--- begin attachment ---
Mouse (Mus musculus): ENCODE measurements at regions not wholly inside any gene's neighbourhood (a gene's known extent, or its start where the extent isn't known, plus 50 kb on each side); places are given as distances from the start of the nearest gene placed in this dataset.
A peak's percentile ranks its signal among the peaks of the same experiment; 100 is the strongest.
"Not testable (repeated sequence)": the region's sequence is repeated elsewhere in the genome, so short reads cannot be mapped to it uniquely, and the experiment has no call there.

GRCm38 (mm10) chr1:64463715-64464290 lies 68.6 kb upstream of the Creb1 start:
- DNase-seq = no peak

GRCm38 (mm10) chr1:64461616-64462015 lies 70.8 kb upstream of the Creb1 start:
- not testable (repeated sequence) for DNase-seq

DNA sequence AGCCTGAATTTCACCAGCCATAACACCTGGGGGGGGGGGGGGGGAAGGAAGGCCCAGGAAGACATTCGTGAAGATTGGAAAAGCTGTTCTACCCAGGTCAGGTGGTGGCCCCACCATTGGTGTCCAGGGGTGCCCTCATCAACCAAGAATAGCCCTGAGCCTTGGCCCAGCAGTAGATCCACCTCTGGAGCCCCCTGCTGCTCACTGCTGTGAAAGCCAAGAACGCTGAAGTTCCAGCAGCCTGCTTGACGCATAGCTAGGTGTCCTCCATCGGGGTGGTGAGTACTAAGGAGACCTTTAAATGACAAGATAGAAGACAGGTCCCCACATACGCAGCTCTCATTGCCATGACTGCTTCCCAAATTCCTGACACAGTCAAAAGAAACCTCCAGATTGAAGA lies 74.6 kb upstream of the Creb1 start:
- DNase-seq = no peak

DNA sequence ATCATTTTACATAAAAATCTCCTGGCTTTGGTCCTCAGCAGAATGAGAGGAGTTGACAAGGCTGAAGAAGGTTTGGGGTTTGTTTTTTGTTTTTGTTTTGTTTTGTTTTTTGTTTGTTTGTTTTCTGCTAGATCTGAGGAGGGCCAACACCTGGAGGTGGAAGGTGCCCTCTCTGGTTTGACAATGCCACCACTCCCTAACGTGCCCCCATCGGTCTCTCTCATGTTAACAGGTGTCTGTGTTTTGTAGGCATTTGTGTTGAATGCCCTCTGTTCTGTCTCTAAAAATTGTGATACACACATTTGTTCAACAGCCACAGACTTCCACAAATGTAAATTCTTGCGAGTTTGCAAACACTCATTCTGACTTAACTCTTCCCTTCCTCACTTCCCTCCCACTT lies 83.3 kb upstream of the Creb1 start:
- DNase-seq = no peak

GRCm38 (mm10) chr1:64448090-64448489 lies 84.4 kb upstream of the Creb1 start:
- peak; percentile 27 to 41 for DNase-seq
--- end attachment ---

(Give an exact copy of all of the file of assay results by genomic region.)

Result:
Mouse (Mus musculus): ENCODE measurements at regions not wholly inside any gene's neighbourhood (a gene's known extent, or its start where the extent isn't known, plus 50 kb on each side); places are given as distances from the start of the nearest gene placed in this dataset.
A peak's percentile ranks its signal among the peaks of the same experiment; 100 is the strongest.
"Not testable (repeated sequence)": the region's sequence is repeated elsewhere in the genome, so short reads cannot be mapped to it uniquely, and the experiment has no call there.

GRCm38 (mm10) chr1:64463715-64464290 lies 68.6 kb upstream of the Creb1 start:
- DNase-seq = no peak

GRCm38 (mm10) chr1:64461616-64462015 lies 70.8 kb upstream of the Creb1 start:
- not testable (repeated sequence) for DNase-seq

DNA sequence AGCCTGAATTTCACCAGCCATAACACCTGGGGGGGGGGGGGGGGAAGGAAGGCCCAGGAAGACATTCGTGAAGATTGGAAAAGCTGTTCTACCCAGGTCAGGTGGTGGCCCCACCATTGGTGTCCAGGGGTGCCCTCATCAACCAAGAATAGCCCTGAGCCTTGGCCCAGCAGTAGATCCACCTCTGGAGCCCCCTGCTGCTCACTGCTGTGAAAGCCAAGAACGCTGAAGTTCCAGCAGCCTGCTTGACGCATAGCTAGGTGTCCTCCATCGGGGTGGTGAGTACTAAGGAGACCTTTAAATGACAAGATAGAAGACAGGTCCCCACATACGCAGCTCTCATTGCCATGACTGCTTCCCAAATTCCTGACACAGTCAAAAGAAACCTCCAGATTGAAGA lies 74.6 kb upstream of the Creb1 start:
- DNase-seq = no peak

DNA sequence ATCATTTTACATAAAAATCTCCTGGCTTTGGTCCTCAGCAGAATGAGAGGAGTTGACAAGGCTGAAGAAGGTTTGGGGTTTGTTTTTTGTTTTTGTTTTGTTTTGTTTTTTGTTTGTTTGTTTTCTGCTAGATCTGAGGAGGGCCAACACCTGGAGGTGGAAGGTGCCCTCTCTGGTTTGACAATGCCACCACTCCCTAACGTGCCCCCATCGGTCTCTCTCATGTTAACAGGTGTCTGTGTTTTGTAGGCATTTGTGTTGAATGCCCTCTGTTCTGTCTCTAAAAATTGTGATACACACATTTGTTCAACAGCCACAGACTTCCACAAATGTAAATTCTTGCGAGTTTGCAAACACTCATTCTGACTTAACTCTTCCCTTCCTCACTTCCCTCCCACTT lies 83.3 kb upstream of the Creb1 start:
- DNase-seq = no peak

GRCm38 (mm10) chr1:64448090-64448489 lies 84.4 kb upstream of the Creb1 start:
- peak; percentile 27 to 41 for DNase-seq